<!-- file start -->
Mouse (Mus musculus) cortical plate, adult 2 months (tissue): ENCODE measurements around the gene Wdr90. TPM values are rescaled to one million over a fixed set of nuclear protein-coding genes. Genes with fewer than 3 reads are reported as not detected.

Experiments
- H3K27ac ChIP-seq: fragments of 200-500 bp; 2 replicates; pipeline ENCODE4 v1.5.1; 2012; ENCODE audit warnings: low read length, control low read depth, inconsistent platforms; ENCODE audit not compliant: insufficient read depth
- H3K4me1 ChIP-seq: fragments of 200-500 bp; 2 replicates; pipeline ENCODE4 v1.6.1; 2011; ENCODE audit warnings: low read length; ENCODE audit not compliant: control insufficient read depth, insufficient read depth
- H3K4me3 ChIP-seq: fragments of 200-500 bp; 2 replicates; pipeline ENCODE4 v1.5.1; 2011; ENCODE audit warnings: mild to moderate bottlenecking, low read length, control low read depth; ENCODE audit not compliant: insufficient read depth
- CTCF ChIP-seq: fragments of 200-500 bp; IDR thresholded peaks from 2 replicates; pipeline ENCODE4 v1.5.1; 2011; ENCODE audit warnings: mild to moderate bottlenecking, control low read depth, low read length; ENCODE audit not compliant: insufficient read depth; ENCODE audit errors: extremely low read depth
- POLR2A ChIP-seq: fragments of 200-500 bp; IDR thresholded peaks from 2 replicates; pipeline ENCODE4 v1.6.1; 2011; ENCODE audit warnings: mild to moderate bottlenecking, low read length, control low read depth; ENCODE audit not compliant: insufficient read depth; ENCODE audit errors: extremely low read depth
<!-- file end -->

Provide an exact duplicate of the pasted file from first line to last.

Mouse (Mus musculus) cortical plate, adult 2 months (tissue): ENCODE measurements around the gene Wdr90. TPM values are rescaled to one million over a fixed set of nuclear protein-coding genes. Genes with fewer than 3 reads are reported as not detected.

Experiments
- H3K27ac ChIP-seq: fragments of 200-500 bp; 2 replicates; pipeline ENCODE4 v1.5.1; 2012; ENCODE audit warnings: low read length, control low read depth, inconsistent platforms; ENCODE audit not compliant: insufficient read depth
- H3K4me1 ChIP-seq: fragments of 200-500 bp; 2 replicates; pipeline ENCODE4 v1.6.1; 2011; ENCODE audit warnings: low read length; ENCODE audit not compliant: control insufficient read depth, insufficient read depth
- H3K4me3 ChIP-seq: fragments of 200-500 bp; 2 replicates; pipeline ENCODE4 v1.5.1; 2011; ENCODE audit warnings: mild to moderate bottlenecking, low read length, control low read depth; ENCODE audit not compliant: insufficient read depth
- CTCF ChIP-seq: fragments of 200-500 bp; IDR thresholded peaks from 2 replicates; pipeline ENCODE4 v1.5.1; 2011; ENCODE audit warnings: mild to moderate bottlenecking, control low read depth, low read length; ENCODE audit not compliant: insufficient read depth; ENCODE audit errors: extremely low read depth
- POLR2A ChIP-seq: fragments of 200-500 bp; IDR thresholded peaks from 2 replicates; pipeline ENCODE4 v1.6.1; 2011; ENCODE audit warnings: mild to moderate bottlenecking, low read length, control low read depth; ENCODE audit not compliant: insufficient read depth; ENCODE audit errors: extremely low read depth